Illinois has strict laws against recording telephone conversations without permission. But those laws allow recording if a party to the conversation believes a crime is being or is about to be committed.
In some cases, that means you can use a recorded phone call as the basis for termination—as long as there is some indication that the firing offense was bordering on illegal activity.
Recent case: Mary Carroll worked for Merrill Lynch for many years. Toward the end of her tenure with the company, Carroll complained to HR that a supervisor used vulgar language when addressing her. Carroll thought the comments might be related to either her gender or sexual orientation.
Within days, the supervisor and his supervisor were both terminated. The company then held a meeting explaining the move and told everyone to move on. It then restructured the department and assigned new supervisors.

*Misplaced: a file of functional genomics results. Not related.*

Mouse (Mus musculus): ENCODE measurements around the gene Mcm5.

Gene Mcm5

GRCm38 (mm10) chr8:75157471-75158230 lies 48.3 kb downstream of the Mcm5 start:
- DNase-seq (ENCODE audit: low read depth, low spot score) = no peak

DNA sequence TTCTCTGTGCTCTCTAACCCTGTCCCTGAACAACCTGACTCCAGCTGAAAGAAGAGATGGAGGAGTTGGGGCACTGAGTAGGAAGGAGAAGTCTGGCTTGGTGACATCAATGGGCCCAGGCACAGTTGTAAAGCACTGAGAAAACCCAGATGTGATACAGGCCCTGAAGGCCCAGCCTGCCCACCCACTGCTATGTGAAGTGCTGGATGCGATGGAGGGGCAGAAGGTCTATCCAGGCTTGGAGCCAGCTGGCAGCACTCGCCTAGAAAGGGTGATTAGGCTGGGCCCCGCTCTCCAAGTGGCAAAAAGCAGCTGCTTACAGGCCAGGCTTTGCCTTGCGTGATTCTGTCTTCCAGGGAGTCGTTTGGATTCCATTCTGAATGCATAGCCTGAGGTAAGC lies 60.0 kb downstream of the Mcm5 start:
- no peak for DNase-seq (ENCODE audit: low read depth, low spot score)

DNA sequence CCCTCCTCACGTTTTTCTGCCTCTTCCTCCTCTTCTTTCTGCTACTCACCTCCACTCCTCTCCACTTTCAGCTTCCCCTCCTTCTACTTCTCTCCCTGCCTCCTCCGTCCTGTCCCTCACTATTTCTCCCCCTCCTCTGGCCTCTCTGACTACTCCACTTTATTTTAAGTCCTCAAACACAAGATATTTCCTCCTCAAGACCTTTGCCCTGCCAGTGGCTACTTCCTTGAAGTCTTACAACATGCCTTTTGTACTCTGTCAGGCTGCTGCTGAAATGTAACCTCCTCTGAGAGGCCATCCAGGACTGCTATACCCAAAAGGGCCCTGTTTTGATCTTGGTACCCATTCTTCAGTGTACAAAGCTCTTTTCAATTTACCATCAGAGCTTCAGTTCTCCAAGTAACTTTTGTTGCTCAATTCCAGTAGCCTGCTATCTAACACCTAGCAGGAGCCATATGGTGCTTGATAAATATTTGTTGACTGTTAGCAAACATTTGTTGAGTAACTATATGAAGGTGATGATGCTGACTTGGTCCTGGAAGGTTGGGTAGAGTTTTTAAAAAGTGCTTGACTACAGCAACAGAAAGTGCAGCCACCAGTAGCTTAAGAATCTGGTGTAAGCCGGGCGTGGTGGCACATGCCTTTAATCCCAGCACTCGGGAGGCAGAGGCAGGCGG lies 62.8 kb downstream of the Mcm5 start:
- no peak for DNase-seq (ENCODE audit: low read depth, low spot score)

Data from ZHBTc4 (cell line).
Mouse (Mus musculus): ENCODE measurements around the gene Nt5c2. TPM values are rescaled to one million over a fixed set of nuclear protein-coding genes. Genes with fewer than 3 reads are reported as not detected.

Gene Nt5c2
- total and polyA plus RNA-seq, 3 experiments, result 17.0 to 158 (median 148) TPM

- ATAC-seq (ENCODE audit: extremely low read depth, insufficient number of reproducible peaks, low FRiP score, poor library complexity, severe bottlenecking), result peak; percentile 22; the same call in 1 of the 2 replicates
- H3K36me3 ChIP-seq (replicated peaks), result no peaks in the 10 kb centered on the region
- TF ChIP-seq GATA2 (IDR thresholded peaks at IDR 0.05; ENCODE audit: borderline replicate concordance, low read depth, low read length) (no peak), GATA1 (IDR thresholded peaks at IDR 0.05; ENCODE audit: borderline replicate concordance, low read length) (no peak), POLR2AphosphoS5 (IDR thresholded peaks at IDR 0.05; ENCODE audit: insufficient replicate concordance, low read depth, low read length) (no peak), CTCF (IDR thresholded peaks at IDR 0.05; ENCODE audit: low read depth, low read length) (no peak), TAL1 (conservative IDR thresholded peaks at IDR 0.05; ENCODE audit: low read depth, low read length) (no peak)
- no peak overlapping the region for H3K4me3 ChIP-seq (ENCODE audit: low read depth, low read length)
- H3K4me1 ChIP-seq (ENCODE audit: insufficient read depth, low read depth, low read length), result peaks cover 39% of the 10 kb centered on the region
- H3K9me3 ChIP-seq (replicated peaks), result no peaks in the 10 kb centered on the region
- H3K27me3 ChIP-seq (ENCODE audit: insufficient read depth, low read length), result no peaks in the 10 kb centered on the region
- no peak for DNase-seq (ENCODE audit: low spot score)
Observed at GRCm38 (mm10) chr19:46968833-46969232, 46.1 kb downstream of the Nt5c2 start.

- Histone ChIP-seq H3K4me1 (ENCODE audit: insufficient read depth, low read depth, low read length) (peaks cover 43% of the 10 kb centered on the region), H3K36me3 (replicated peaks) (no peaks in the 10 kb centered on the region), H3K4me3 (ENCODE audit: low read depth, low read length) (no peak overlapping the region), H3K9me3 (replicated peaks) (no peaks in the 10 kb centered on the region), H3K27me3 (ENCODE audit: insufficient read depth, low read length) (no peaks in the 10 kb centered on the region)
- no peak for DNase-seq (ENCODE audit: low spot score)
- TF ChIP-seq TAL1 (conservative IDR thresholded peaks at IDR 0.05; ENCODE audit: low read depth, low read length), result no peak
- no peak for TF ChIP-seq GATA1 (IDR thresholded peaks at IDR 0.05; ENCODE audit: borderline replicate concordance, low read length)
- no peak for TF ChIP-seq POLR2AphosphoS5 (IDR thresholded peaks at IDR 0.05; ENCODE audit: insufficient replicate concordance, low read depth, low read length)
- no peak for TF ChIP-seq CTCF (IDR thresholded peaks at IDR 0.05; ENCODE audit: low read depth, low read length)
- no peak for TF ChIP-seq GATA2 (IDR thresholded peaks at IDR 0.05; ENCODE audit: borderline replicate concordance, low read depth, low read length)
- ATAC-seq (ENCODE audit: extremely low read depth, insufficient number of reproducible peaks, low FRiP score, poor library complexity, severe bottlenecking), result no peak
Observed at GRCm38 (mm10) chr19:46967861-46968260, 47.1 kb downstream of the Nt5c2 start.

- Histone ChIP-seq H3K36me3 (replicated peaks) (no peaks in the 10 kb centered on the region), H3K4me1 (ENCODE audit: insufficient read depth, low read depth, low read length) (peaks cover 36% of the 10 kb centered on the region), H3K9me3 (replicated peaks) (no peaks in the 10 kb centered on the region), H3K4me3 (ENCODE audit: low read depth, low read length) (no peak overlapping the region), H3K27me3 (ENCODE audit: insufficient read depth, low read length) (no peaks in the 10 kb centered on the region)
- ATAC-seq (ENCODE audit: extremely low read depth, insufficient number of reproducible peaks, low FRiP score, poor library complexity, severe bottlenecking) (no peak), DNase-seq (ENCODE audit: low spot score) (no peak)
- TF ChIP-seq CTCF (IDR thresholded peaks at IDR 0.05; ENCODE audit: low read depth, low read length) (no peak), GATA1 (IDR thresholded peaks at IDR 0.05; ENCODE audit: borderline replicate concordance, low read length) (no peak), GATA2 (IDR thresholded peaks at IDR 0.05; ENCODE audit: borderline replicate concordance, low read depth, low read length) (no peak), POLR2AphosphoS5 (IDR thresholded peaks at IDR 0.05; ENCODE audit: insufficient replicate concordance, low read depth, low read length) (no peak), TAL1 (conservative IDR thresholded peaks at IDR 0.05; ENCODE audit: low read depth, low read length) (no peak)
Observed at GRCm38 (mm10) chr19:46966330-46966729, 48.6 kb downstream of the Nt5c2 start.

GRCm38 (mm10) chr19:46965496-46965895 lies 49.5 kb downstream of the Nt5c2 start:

Shortly after, Carroll became angry when she believed a co-worker had unfairly taken over some of her tasks. She called him at home and had what she later admitted was an irrational conversation.
The co-worker’s wife became alarmed during the call and hit the record button on their answering machine. Merrill Lynch obtained a copy of the tape and played it. Based on the recorded conversation, it fired Carroll for inappropriate behavior.
She sued, alleging, among other things, that it was illegal to tape a conversation in Illinois.
The court disagreed. Illinois allows exceptions for telephone calls that involve possible criminal activity. If the wife believed her family was in danger, she was free to record. In turn, the company was free to use the tape as the basis for termination. (Carroll v. Merrill Lynch, No. 07-C-1575, ND IL, 2011)